Keapar History, Family Crest & Coats of Arms

The ancient name of Keapar finds its origins with the ancient Anglo-Saxon culture of Britain. It comes from a name for a person employed at a castle or a keep. [1] Some experts theorize that the name Keapar may have been applied as an occupational surname to a jailer. [2]

Early Origins of the Keapar family

The surname Keapar was first found in Sussex where the first record of the Keapar family was Thomas ate Kepe who was listed in the Subsidy Rolls of 1327. A few years later, Robert de Kepe was listed in the Subsidy Rolls for Cumberland (Cumbria) in 1332. [2]

In Somerset, early rolls there revealed Roger Kep and Richard atte Kippe, 1 Edward III (during the first year of the reign of King Edward III.) [3]

"On his accession in 1272 the new King appointed Sir Adam Keeper of Woolner Forest, and we subsequently find him a great landowner in Somerset, Dorset, Sussex and Cambridge. His residence was in Hampshire, at a house called The Temple, that overlooked the forest. He was married three times. " [4]

Early History of the Keapar family

This web page shows only a small excerpt of our Keapar research. Another 114 words (8 lines of text) covering the years 1617, 1643, 1661, 1743, 1652, 1688, 1652, 1668 and 1688 are included under the topic Early Keapar History in all our PDF Extended History products and printed products wherever possible.

Keapar Spelling Variations

Sound was what guided spelling in the essentially pre-literate Middle Ages, so one person's name was often recorded under several variations during a single lifetime. Also, before the advent of the printing press and the first dictionaries, the English language was not standardized. Therefore, spelling variations were common, even among the names of the most literate people. Known variations of the Keapar family name include Keep, Keepe and others.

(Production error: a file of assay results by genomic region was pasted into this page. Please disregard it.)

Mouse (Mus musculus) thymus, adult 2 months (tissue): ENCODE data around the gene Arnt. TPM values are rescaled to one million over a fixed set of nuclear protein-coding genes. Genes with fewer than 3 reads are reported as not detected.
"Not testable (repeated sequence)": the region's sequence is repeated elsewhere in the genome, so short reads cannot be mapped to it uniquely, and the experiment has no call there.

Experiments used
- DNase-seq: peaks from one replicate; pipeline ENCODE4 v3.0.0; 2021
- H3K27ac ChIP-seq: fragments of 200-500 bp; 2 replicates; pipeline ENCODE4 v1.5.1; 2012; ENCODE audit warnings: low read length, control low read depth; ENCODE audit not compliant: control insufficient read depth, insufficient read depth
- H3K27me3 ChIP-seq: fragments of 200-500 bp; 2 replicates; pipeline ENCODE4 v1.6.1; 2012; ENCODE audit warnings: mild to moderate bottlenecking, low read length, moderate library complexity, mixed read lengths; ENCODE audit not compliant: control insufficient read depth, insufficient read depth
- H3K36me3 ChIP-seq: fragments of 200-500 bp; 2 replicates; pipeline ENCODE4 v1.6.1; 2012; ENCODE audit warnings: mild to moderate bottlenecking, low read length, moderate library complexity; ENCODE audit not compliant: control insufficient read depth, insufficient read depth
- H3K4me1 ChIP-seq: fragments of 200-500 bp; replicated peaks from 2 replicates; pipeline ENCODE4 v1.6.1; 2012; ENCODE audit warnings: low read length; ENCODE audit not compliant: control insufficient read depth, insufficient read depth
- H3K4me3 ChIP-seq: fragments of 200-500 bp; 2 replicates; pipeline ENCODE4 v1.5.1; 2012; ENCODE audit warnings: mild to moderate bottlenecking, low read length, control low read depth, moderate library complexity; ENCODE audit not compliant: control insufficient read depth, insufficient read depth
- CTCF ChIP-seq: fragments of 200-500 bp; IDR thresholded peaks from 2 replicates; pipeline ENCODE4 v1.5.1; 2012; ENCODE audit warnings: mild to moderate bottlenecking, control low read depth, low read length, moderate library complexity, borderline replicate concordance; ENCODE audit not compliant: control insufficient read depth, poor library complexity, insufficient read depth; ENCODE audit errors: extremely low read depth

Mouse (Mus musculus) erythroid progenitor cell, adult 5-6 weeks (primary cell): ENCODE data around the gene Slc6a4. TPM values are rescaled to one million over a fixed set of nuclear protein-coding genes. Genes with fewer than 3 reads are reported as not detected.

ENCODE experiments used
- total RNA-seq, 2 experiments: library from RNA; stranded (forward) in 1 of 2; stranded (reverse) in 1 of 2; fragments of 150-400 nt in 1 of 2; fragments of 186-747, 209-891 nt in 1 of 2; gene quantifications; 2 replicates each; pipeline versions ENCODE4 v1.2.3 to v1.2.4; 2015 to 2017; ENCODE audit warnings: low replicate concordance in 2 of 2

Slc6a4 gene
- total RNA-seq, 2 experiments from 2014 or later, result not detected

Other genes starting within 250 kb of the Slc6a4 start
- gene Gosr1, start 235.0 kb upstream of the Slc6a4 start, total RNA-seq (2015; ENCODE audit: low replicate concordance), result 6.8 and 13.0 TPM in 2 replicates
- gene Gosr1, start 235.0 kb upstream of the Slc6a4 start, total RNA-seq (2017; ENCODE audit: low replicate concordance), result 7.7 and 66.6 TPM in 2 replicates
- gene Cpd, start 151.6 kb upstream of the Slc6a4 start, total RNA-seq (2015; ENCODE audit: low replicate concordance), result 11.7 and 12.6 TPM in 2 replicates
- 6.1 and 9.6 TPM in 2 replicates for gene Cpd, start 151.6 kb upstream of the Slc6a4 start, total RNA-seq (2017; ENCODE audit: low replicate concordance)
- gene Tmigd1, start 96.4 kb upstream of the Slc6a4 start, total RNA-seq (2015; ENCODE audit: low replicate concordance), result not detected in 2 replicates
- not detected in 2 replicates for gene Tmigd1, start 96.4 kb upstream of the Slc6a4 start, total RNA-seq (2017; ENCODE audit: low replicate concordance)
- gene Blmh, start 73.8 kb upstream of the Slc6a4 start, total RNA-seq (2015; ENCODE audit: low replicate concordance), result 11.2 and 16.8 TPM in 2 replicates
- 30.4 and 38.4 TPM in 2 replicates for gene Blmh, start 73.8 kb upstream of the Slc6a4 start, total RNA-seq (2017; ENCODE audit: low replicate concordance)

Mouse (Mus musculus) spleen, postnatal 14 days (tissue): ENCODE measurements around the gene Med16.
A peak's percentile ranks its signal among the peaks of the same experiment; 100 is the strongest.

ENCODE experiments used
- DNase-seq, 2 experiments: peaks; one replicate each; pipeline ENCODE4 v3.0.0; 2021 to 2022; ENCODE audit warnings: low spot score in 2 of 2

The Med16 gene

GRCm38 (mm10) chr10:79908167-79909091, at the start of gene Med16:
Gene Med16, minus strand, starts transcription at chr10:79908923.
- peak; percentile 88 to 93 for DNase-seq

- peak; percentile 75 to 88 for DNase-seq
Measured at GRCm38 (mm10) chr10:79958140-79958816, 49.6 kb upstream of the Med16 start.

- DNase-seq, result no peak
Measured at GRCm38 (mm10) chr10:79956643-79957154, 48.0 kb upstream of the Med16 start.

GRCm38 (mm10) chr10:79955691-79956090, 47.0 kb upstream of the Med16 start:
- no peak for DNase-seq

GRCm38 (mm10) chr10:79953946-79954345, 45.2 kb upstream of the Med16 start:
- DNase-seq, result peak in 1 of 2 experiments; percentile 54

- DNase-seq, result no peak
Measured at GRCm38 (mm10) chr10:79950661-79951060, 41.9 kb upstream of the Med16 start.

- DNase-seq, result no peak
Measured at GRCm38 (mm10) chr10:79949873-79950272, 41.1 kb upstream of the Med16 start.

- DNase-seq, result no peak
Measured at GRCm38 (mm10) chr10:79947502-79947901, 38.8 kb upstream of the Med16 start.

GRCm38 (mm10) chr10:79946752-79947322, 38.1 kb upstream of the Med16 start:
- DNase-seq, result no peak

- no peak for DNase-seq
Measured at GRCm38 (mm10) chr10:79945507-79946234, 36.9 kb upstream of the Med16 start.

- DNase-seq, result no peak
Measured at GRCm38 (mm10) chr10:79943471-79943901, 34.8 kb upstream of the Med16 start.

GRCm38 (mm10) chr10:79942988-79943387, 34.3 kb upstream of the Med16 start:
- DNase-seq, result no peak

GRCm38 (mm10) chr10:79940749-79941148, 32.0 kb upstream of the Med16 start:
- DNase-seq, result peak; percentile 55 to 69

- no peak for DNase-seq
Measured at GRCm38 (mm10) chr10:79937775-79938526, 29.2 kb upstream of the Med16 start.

Early Notables of the Keapar family (pre 1700)

Notables of this surname at this time include: Henry Keepe (1652-1688), English antiquary, born in Feuter (now Fetter) Lane, in the parish of St. Dunstan-in-the-West, London, in 1652, was the son of Charles Keepe, who served as a cornet in Sir W. Courtney's regiment of cavalry during the whole of the civil wars, and was afterwards employed in the exchequer office. Henry entered New Inn, Oxford, as a...
Another 68 words (5 lines of text) are included under the topic Early Keapar Notables in all our PDF Extended History products and printed products wherever possible.

Migration of the Keapar family

For political, religious, and economic reasons, thousands of English families boarded ships for Ireland, the Canadas, the America colonies, and many of smaller tropical colonies in the hope of finding better lives abroad. Although the passage on the cramped, dank ships caused many to arrive in the New World diseased and starving, those families that survived the trip often went on to make valuable contributions to those new societies to which they arrived. Early immigrants bearing the Keapar surname or a spelling variation of the name include : James Keep settled in Virginia in 1774; B. and G. Keep arrived in San Francisco in 1852; John Keep arrived in Philadelphia in 1753.



  1. ^ Lower, Mark Anthony, Patronymica Britannica, A Dictionary of Family Names of the United Kingdom. London: John Russel Smith, 1860. Print.
  2. ^ Reaney, P.H and R.M. Wilson, A Dictionary of English Surnames. London: Routledge, 1991. Print. (ISBN 0-415-05737-X)
  3. ^ Dickinson, F.H., Kirby's Quest for Somerset of 16th of Edward the 3rd London: Harrison and Sons, Printers in Ordinary to Her Majesty, St, Martin's Lane, 1889. Print.
  4. ^ Cleveland, Dutchess of The Battle Abbey Roll with some Account of the Norman Lineages. London: John Murray, Abermarle Street, 1889. Print. Volume 2 of 3


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